eliminate dead animals, bycatch (unwanted catch), and debris. Then
they are taken to market, where they are either canned or sold live.
Oyster culture in Riec-sur-Belon, France
Oysters have been cultured for well over a century. The Pacific oyster
Magallana gigas) is presently the most widely grown bivalve around
the world. Two methods are commonly used, release and bagging. In
both cases, oysters are cultivated onshore to the size of spat, when
they can attach themselves to a substrate. They may be allowed to
mature further to form 'seed oysters'. In either case, they are then
placed in the water to mature. The release technique involves
distributing the spat throughout existing oyster beds, allowing them
to mature naturally to be collected like wild oysters. Bagging has the
cultivator putting spat in racks or bags and keeping them above the
bottom. Harvesting involves simply lifting the bags or rack to the
surface and removing the mature oysters. The latter method prevents
losses to some predators, but is more expensive.
Pacific oyster has been grown in the outflow of mariculture ponds.
When fish or prawns are grown in ponds, it takes typically 10 kg
(22 lb) of feed to produce 1 kg (2.2 lb) of product
(dry-dry basis). The other 9 kg (20 lb) goes into the pond
and after mineralization, provides food for phytoplankton, which in
turn feeds the oyster.
To prevent spawning, sterile oysters are now cultured by crossbreeding
tetraploid and diploid oysters. The resulting triploid oyster cannot
propagate, which prevents introduced oysters from spreading into
Restoration and recovery
In many areas, non-native oysters have been introduced in attempts to
prop up failing harvests of native varieties. For example, the eastern
Crassostrea virginica) was introduced to California waters in
1875, while the
Pacific oyster was introduced there in 1929.
Proposals for further such introductions remain controversial.
Pacific oyster prospered in Pendrell Sound, where the surface
water is typically warm enough for spawning in the summer. Over the
following years, spat spread out sporadically and populated adjacent
areas. Eventually, possibly following adaptation to the local
Pacific oyster spread up and down the coast and now is
the basis of the North American west coast oyster industry. Pendrell
Sound is now a reserve that supplies spat for cultivation. Near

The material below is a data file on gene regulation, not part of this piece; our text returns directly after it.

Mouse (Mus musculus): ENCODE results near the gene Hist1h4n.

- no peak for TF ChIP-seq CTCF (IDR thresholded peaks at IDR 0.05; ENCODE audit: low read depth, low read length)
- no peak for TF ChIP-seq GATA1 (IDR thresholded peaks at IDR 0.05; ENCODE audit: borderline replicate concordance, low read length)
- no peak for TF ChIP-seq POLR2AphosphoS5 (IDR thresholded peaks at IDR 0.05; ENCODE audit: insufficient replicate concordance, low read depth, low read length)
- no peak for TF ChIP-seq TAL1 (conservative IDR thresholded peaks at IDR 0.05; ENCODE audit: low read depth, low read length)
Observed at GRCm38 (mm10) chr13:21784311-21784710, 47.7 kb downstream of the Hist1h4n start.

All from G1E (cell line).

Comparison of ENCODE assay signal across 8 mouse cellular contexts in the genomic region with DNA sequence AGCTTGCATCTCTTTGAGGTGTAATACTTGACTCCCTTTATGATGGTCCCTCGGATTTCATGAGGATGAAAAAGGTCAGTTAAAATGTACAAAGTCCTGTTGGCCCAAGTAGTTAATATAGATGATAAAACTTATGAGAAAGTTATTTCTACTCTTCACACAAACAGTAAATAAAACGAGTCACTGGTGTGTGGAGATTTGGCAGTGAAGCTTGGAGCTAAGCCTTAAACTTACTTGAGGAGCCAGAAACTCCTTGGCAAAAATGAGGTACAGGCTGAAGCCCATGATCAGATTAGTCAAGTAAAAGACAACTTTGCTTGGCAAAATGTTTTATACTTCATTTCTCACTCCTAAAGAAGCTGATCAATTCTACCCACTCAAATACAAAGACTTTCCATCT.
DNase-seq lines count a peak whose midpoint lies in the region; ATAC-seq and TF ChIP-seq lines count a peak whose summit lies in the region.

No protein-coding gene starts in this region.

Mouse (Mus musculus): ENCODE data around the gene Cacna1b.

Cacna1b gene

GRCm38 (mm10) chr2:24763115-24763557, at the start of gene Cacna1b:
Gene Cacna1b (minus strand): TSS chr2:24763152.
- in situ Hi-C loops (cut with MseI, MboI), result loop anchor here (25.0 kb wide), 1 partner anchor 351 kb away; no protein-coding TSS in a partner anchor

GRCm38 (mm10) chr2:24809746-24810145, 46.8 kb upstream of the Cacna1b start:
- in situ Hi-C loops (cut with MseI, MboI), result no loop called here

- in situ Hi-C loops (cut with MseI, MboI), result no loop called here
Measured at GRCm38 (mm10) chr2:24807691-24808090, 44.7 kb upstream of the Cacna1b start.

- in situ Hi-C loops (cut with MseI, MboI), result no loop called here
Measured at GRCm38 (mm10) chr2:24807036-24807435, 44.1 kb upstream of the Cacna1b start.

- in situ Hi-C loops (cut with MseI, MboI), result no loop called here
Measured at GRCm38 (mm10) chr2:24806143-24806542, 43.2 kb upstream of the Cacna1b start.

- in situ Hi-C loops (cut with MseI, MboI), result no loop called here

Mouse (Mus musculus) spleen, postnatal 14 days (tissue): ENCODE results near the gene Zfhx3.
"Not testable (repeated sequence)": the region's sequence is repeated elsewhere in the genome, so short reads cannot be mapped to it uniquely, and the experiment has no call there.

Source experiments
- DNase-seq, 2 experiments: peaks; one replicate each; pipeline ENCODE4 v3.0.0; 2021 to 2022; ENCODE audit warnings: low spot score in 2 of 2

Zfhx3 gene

the mouth of the
Great Wicomico River
Great Wicomico River in the Chesapeake Bay,
five-year-old artificial reefs now harbor more than 180 million native
Crassostrea virginica. That is far lower than in the late 1880s, when
the bay's population was in the billions, and watermen harvested about
910,000 m3 (25,000,000 imp bsh) annually. The 2009
harvest was less than 7,300 m3 (200,000 imp bsh).
Researchers claim the keys to the project were:
using waste oyster shells to elevate the reef floor 25–45 cm
(9.8–17.7 in) to keep the spat free of bottom sediments
building larger reefs, ranging up to 8.1 ha (20 acres) in size
The "oyster-tecture" movement promotes the use of oyster reefs for
water purification and wave attenuation. An oyster-tecture project has
been implemented at Withers Estuary, Withers Swash, South Carolina, by
Neil Chambers-led volunteers, at a site where pollution was affecting
beach tourism. Currently, for the installation cost of $3000,
roughly 4.8 million liters of water are being filtered daily. In New
Jersey, however, the Department of Environmental Protection refused to
allow oysters as a filtering system in Sandy Hook Bay and the Raritan
Bay, citing worries that commercial shellfish growers would be at risk
and that members of the public might disregard warnings and consume
New Jersey Baykeepers responded by changing their
strategy for utilizing oysters to clean up the waterway, by partnering
with Naval Weapons Station Earle. The Navy station is under 24/7
security and therefore eliminates any poaching and associated human
health risk. Oyster-tecture projects have been proposed to protect
coastal cities, such as New York, from the threat of rising sea levels
due to climate change.
The accidental or intentional introduction of species by humans has
the potential to negatively impact native oyster populations. For
example, non-native species in
Tomales Bay have resulted in the loss
of half of California's Olympia oysters.
In October 2017, it was reported that underwater noise pollution can
affect oysters as they close their shells when exposed to low
frequencies of sounds in experimental conditions.
Oysters rely on
hearing waves and currents to regulate their circadian rhythms, and
perception of weather events—such as rain—may induce spawning.
Cargo ships, pile drivers, and explosions conducted underwater produce
low frequencies that may be detected by oysters.
Wikimedia Commons has media related to
Raw oysters presented on a plate
Oysters served on ice and with a piece of lemon on the side
Jonathan Swift is quoted as having said, "He was a bold man that first
ate an oyster", but evidence of oyster consumption goes back into
prehistory, evidenced by oyster middens found worldwide.
an important food source in all coastal areas where they could be